In addition to the price-to-book and Shiller P/E to their respective histories, several other valuation metrics for the US should be considered; almost all of which suggest the market is very expensive

The “equity risk premium” [(stock earnings / price) – (10-yr Treasury yield)] is the only key valuation metric that suggest that stocks may not be overvalued; and that argument depends of the current historically low Treasury yields.


Current equity risk premium for the 10-year inflation adjusted earnings-to-S&P 500 price is 0.90%. Since 1881, the equity risk premium for the S&P 500 and its large-cap precursors was higher 68% of the time.  That suggest modest overvaluation.

However, since the risk premium first went negative in 1964 (except for 4 months in 1929), the equity risk premium was only higher than now 30% of the time — a Bullish suggestion.

The question is whether the 135 history, or the 52 year history is the more important to consider. If the long history is more important, then the S&P 500 is somewhat expensive relative to the yield on 10-year Treasuries; but if the shorter history is more important, then the S&P 500 is inexpensive relative to Treasury yields.  However, Treasury yields are suppressed, and if they normalize to something in the 3% to 4% range before profits increase a lot, then stocks are expensive.
Current equity risk premium for the 12-month trailing earnings-to-S&P 500 price is 1.17%. Since 1881, the equity risk premium for the S&P 500 and its large-cap precursors was higher 68% of the time.  This also suggests moderate overvaluation.

However, since that risk premium first went negative in 1967 (except for 1 month in 1921), the equity risk premium was only higher than now 29% of the time — a Bullish indication.

The question is whether the 135 history, or the 49 year history is the more important to consider. The same logic applies as it does for the equity risk premium based on the 10-year inflation adjusted earnings yield.

S&P 500 GAAP earnings are not much higher than they were 4 years ago, yet the price of the index is a lot higher. That means much of the rise in the price of the index is merely paying more the what you get, not getting proportionately more for paying more.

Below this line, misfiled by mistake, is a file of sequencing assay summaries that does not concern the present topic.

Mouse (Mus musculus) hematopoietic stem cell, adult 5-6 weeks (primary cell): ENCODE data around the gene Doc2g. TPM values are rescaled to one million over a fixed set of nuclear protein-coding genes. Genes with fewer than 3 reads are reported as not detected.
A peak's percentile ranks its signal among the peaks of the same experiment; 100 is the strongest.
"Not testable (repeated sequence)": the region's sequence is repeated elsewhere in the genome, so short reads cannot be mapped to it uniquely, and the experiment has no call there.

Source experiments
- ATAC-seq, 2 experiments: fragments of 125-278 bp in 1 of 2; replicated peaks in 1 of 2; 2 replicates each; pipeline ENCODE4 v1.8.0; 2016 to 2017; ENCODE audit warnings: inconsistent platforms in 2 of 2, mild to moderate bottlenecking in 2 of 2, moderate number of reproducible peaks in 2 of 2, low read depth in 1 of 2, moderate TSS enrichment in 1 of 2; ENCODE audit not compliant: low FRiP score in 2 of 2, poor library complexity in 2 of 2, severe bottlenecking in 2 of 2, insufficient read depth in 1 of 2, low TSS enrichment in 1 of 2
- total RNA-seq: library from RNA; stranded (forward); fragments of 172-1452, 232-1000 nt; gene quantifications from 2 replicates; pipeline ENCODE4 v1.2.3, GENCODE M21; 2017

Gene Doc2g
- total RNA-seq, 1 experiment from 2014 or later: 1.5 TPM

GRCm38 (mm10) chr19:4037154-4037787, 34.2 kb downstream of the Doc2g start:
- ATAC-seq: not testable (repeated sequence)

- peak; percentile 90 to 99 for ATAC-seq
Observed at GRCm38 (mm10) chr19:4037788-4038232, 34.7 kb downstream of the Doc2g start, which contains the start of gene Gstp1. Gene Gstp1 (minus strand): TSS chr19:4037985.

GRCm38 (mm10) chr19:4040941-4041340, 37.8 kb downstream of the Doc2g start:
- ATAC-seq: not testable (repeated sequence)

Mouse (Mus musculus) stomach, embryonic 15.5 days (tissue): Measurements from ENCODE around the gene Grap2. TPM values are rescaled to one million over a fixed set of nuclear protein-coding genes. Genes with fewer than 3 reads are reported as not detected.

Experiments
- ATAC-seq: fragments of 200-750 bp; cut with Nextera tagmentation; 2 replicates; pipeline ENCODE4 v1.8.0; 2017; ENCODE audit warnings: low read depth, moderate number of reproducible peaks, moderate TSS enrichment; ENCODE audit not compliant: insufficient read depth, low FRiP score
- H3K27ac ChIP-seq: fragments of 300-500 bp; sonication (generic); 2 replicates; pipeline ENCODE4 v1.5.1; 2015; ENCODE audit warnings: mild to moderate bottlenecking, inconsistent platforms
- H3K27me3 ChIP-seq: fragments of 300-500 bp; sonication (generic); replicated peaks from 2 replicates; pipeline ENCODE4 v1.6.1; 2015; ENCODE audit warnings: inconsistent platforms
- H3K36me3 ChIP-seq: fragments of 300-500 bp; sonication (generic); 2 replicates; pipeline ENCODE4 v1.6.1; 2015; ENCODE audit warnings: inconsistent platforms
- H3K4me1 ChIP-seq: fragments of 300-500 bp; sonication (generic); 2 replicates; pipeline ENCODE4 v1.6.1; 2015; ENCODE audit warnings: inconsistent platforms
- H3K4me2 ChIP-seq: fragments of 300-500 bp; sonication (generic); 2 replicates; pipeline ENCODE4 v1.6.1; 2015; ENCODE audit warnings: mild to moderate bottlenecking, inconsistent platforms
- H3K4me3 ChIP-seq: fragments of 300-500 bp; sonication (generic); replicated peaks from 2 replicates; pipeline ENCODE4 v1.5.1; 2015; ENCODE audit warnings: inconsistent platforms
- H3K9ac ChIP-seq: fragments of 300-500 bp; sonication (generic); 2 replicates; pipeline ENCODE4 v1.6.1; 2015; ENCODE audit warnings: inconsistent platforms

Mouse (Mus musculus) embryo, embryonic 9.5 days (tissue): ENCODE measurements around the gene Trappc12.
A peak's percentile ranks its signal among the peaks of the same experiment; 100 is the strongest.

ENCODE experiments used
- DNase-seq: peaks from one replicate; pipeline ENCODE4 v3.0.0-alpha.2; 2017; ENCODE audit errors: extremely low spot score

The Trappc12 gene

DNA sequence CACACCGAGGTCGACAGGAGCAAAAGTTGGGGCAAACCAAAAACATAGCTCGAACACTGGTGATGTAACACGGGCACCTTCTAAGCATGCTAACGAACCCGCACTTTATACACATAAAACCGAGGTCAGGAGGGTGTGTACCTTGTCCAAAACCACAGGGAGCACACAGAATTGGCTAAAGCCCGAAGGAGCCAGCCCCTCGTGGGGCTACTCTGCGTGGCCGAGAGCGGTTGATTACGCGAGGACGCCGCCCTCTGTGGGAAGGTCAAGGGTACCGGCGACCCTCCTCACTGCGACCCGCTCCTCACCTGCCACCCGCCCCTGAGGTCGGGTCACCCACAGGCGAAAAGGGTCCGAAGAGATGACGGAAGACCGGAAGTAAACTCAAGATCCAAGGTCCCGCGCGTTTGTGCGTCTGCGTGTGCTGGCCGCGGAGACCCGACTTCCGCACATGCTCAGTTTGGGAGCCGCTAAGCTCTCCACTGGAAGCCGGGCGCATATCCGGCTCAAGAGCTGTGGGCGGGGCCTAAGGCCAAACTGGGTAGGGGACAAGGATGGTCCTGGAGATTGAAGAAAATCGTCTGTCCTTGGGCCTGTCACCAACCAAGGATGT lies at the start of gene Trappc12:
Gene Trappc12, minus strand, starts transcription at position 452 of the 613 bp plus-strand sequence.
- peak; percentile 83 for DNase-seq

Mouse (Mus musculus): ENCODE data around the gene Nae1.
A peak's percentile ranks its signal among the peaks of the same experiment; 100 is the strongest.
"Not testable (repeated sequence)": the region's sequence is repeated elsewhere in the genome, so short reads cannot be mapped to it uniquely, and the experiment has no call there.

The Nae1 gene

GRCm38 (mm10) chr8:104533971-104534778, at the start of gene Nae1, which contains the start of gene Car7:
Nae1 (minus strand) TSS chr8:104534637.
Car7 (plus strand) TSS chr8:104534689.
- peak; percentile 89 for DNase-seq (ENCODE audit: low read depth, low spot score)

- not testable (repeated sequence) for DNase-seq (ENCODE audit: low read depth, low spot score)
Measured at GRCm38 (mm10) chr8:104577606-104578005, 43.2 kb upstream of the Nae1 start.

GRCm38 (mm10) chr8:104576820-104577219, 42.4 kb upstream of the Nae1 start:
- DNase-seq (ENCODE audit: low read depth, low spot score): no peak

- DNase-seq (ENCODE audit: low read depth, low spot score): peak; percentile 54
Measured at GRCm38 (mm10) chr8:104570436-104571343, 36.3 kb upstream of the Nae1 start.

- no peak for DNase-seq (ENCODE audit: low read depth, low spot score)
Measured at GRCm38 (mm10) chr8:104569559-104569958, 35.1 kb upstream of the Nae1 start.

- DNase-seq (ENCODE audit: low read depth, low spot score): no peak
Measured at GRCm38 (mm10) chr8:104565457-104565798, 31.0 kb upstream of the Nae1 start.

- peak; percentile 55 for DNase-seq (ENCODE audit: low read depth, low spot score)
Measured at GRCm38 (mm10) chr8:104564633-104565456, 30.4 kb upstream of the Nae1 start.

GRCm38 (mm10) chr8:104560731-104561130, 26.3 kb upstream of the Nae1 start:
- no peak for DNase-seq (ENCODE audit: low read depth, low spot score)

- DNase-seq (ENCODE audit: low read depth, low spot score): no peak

10-year Treasury rates in 2013 more than doubled from less than 1.5% to more than 3%, yet the S&P 500 continued to rise in price faster than earnings.

Once again 10-year Treasuries have risen in 2016 from less than 1.5% to more than 2.5% and the price of the S&P 500 has continued to rise, even in the face of flat earnings, with falling earnings close behind in the rear view mirror.

If interest rates should make it to 3% in the near-term (not an unthinkable event), the equity risk premium on trailing 12-month earnings would drop from 1.17% to about 0.75%. Since 1881, the risk premium has been higher than 0.75% more than 70% of the time; and since 1967 it has been higher 64% of the time.  That would be Bearish.

This suggests valuation vulnerability in the face of probable moderate interest rate increases.


The State Street Investors Confidence index is a behaviorally measured sentiment index — a measure of increases or decreases in public equity allocation in actual institutionally managed portfolios, a real measure of market sentiment by large institutions.

The rate of increase in their public equity risk allocations began a decline in around 2 years ago.  They began actually decreasing their public equity allocations in 2016 and continue to do so.

This is not an endorsement of current stocks markets.
Investors Intelligence monitors 100 leading investment newsletters to gauge the Bullish or Bearish sentiment of those writers. Extreme peaks in sentiment tend to be contrary indicators (not perfectly, of course), but when “everybody” is Bullish or Bearish, a trend is often about to be exhausted; because there are few additional people to join the point of view and bring move more money in the direction of the trend.

The current Bull-Bear spread is among the most extreme Bullishness of the last 10 years.  This suggests that a corrective action is likely nearby.

The American Association of Individual Investors conducts a continuous online survey of it members — essentially the retail investor.  Last week when this chart was created, the Bull-Bear spread was 2.29%, barely on the Bullish side of neutral.  In the subsequent week it turned on a dime dropping to negative 16.5%; strongly Bearish.

The chart suggests that this data is more a coincident indicators than a forward indicator, so the drop in sentiment parallels the recent weakness in the up trend.
TD Ameritrade publishes the Investor Movement Index.  It is Bullish at this time.  Here is what they do to make their index.

Each month Ameritrade calculates a short-term Beta (volatility relative to a benchmark such as the S&P 500) for each security.
Then it takes a sample of hundreds of thousands of customer accounts with at least $2,000 in their account and in which at least 1 trade was done the month, from its approximate 6 million customers.
It measures the total equity allocation and the aggregate short-term Beta (volatility relative to volatility of the S&P 500) of the equities in each portfolio (and other undisclosed factors) to develop the risk level of each portfolio.
Then equal weighting each account without regard to size or number of trades, it finds the median equity risk exposure, and puts that on its index scale (scale parameters not disclosed), and plots that versus the S&P 500.
The level and direction of the index is an indication of actual retail investor behavior instead of what they might say about their sentiment.